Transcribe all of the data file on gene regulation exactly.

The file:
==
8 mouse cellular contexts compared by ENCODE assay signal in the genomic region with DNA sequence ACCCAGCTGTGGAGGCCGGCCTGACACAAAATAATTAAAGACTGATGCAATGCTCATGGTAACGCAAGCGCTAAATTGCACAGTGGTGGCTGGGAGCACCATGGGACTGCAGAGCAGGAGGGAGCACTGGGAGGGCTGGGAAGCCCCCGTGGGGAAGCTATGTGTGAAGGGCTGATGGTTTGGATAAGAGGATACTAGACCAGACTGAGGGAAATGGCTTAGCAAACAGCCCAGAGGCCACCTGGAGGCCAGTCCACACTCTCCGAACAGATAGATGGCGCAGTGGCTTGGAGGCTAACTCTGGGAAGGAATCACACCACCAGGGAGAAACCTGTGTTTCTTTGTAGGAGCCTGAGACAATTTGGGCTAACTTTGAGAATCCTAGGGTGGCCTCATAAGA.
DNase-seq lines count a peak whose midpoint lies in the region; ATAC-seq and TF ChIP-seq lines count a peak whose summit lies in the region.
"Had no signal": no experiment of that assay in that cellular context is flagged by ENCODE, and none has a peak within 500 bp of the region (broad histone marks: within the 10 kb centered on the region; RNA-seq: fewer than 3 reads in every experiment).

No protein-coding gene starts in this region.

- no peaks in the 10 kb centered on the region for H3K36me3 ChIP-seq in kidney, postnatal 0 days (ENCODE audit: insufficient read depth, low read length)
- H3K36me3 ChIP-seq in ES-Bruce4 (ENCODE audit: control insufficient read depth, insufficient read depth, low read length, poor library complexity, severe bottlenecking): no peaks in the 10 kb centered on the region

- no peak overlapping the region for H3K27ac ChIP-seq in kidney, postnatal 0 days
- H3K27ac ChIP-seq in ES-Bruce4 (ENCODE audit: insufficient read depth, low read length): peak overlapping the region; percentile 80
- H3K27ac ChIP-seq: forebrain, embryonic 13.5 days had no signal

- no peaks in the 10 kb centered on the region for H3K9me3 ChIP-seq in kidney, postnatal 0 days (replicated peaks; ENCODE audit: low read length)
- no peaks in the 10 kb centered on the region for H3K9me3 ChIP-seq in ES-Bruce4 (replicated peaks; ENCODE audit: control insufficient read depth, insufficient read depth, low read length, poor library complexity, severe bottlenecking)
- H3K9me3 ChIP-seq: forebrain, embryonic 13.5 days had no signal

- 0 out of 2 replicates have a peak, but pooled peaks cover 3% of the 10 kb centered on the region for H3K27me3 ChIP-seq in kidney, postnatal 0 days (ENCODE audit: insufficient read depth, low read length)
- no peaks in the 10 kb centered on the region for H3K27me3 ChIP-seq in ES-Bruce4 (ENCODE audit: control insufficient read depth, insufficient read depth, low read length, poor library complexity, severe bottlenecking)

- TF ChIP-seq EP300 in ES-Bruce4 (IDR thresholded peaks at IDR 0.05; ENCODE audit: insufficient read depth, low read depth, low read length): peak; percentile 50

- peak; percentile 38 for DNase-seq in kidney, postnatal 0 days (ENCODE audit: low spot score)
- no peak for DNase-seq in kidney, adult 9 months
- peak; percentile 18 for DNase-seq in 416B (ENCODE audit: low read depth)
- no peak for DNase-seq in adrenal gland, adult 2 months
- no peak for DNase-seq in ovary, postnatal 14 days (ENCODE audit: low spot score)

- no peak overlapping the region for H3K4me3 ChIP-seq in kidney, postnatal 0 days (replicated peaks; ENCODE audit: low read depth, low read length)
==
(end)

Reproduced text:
8 mouse cellular contexts compared by ENCODE assay signal in the genomic region with DNA sequence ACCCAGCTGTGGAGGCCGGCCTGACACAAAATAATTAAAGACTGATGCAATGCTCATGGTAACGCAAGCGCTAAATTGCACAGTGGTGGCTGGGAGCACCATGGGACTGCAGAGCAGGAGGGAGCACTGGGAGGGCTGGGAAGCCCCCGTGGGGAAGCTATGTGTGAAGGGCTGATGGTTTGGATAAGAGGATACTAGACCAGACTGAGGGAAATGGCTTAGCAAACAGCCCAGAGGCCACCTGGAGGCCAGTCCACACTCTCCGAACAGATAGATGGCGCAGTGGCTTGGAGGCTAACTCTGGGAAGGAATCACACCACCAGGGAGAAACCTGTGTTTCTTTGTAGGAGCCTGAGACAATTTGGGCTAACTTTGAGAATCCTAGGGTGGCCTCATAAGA.
DNase-seq lines count a peak whose midpoint lies in the region; ATAC-seq and TF ChIP-seq lines count a peak whose summit lies in the region.
"Had no signal": no experiment of that assay in that cellular context is flagged by ENCODE, and none has a peak within 500 bp of the region (broad histone marks: within the 10 kb centered on the region; RNA-seq: fewer than 3 reads in every experiment).

No protein-coding gene starts in this region.

- no peaks in the 10 kb centered on the region for H3K36me3 ChIP-seq in kidney, postnatal 0 days (ENCODE audit: insufficient read depth, low read length)
- H3K36me3 ChIP-seq in ES-Bruce4 (ENCODE audit: control insufficient read depth, insufficient read depth, low read length, poor library complexity, severe bottlenecking): no peaks in the 10 kb centered on the region

- no peak overlapping the region for H3K27ac ChIP-seq in kidney, postnatal 0 days
- H3K27ac ChIP-seq in ES-Bruce4 (ENCODE audit: insufficient read depth, low read length): peak overlapping the region; percentile 80
- H3K27ac ChIP-seq: forebrain, embryonic 13.5 days had no signal

- no peaks in the 10 kb centered on the region for H3K9me3 ChIP-seq in kidney, postnatal 0 days (replicated peaks; ENCODE audit: low read length)
- no peaks in the 10 kb centered on the region for H3K9me3 ChIP-seq in ES-Bruce4 (replicated peaks; ENCODE audit: control insufficient read depth, insufficient read depth, low read length, poor library complexity, severe bottlenecking)
- H3K9me3 ChIP-seq: forebrain, embryonic 13.5 days had no signal

- 0 out of 2 replicates have a peak, but pooled peaks cover 3% of the 10 kb centered on the region for H3K27me3 ChIP-seq in kidney, postnatal 0 days (ENCODE audit: insufficient read depth, low read length)
- no peaks in the 10 kb centered on the region for H3K27me3 ChIP-seq in ES-Bruce4 (ENCODE audit: control insufficient read depth, insufficient read depth, low read length, poor library complexity, severe bottlenecking)

- TF ChIP-seq EP300 in ES-Bruce4 (IDR thresholded peaks at IDR 0.05; ENCODE audit: insufficient read depth, low read depth, low read length): peak; percentile 50

- peak; percentile 38 for DNase-seq in kidney, postnatal 0 days (ENCODE audit: low spot score)
- no peak for DNase-seq in kidney, adult 9 months
- peak; percentile 18 for DNase-seq in 416B (ENCODE audit: low read depth)
- no peak for DNase-seq in adrenal gland, adult 2 months
- no peak for DNase-seq in ovary, postnatal 14 days (ENCODE audit: low spot score)

- no peak overlapping the region for H3K4me3 ChIP-seq in kidney, postnatal 0 days (replicated peaks; ENCODE audit: low read depth, low read length)